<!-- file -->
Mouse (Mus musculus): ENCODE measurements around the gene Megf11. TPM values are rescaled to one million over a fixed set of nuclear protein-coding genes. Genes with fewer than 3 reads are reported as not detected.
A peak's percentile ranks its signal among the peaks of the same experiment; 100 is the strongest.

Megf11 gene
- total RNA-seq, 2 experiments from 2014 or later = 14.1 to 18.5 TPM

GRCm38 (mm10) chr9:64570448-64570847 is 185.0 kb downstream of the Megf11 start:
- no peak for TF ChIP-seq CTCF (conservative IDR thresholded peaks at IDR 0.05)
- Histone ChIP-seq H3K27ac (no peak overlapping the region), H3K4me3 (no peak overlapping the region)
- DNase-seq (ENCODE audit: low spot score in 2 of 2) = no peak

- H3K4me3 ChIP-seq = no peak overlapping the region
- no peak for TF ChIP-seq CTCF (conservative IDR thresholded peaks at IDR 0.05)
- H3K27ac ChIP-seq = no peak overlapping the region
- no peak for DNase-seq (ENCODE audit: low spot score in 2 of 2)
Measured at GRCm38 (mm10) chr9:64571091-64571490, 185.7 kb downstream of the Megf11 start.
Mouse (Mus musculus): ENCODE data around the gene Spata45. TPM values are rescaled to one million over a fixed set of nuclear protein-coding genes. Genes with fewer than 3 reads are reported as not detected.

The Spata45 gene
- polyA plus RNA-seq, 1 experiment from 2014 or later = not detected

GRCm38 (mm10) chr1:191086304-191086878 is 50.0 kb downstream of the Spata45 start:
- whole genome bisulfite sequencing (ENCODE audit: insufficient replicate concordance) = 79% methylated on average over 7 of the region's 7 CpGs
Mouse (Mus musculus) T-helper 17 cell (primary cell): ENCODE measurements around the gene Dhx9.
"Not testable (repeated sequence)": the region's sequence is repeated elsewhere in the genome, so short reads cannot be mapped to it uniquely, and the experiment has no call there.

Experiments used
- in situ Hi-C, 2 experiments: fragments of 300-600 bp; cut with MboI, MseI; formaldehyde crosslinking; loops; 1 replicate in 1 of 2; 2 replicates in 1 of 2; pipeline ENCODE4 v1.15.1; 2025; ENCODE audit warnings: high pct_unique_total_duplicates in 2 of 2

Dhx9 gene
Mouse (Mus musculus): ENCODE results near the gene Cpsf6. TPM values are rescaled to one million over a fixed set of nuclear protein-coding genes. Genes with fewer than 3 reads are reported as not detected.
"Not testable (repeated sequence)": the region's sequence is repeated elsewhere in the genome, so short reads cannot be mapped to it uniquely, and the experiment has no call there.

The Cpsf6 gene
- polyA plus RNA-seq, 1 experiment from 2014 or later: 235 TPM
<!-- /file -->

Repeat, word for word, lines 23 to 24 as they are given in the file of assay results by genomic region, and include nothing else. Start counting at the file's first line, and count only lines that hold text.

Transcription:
Dhx9 gene
Mouse (Mus musculus): ENCODE results near the gene Cpsf6. TPM values are rescaled to one million over a fixed set of nuclear protein-coding genes. Genes with fewer than 3 reads are reported as not detected.